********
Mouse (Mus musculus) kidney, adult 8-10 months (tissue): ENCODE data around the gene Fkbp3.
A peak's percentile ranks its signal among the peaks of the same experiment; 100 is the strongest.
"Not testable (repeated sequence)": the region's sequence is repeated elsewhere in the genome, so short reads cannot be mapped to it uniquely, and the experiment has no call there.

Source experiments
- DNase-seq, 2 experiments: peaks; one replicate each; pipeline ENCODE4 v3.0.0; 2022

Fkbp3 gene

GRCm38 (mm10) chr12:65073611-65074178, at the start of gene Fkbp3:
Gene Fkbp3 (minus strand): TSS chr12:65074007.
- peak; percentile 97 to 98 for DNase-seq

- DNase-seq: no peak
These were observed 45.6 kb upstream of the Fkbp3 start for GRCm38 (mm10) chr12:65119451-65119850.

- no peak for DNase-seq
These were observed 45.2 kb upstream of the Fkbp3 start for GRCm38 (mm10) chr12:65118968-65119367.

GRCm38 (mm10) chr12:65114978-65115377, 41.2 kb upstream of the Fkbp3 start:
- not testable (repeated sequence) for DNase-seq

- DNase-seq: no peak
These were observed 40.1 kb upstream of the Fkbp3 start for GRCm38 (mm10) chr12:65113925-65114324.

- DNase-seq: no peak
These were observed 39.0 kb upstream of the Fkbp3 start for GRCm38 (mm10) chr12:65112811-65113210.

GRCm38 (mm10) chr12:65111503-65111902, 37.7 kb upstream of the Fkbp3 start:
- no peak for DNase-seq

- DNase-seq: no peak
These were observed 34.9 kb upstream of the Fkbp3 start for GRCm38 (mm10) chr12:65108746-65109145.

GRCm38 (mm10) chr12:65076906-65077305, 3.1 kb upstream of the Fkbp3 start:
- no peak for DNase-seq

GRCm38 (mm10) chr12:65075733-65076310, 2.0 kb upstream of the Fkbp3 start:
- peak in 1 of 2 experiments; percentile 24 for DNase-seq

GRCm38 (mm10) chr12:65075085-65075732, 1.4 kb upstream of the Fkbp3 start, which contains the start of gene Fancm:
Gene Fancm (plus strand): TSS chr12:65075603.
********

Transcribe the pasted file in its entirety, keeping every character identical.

Mouse (Mus musculus) kidney, adult 8-10 months (tissue): ENCODE data around the gene Fkbp3.
A peak's percentile ranks its signal among the peaks of the same experiment; 100 is the strongest.
"Not testable (repeated sequence)": the region's sequence is repeated elsewhere in the genome, so short reads cannot be mapped to it uniquely, and the experiment has no call there.

Source experiments
- DNase-seq, 2 experiments: peaks; one replicate each; pipeline ENCODE4 v3.0.0; 2022

Fkbp3 gene

GRCm38 (mm10) chr12:65073611-65074178, at the start of gene Fkbp3:
Gene Fkbp3 (minus strand): TSS chr12:65074007.
- peak; percentile 97 to 98 for DNase-seq

- DNase-seq: no peak
These were observed 45.6 kb upstream of the Fkbp3 start for GRCm38 (mm10) chr12:65119451-65119850.

- no peak for DNase-seq
These were observed 45.2 kb upstream of the Fkbp3 start for GRCm38 (mm10) chr12:65118968-65119367.

GRCm38 (mm10) chr12:65114978-65115377, 41.2 kb upstream of the Fkbp3 start:
- not testable (repeated sequence) for DNase-seq

- DNase-seq: no peak
These were observed 40.1 kb upstream of the Fkbp3 start for GRCm38 (mm10) chr12:65113925-65114324.

- DNase-seq: no peak
These were observed 39.0 kb upstream of the Fkbp3 start for GRCm38 (mm10) chr12:65112811-65113210.

GRCm38 (mm10) chr12:65111503-65111902, 37.7 kb upstream of the Fkbp3 start:
- no peak for DNase-seq

- DNase-seq: no peak
These were observed 34.9 kb upstream of the Fkbp3 start for GRCm38 (mm10) chr12:65108746-65109145.

GRCm38 (mm10) chr12:65076906-65077305, 3.1 kb upstream of the Fkbp3 start:
- no peak for DNase-seq

GRCm38 (mm10) chr12:65075733-65076310, 2.0 kb upstream of the Fkbp3 start:
- peak in 1 of 2 experiments; percentile 24 for DNase-seq

GRCm38 (mm10) chr12:65075085-65075732, 1.4 kb upstream of the Fkbp3 start, which contains the start of gene Fancm:
Gene Fancm (plus strand): TSS chr12:65075603.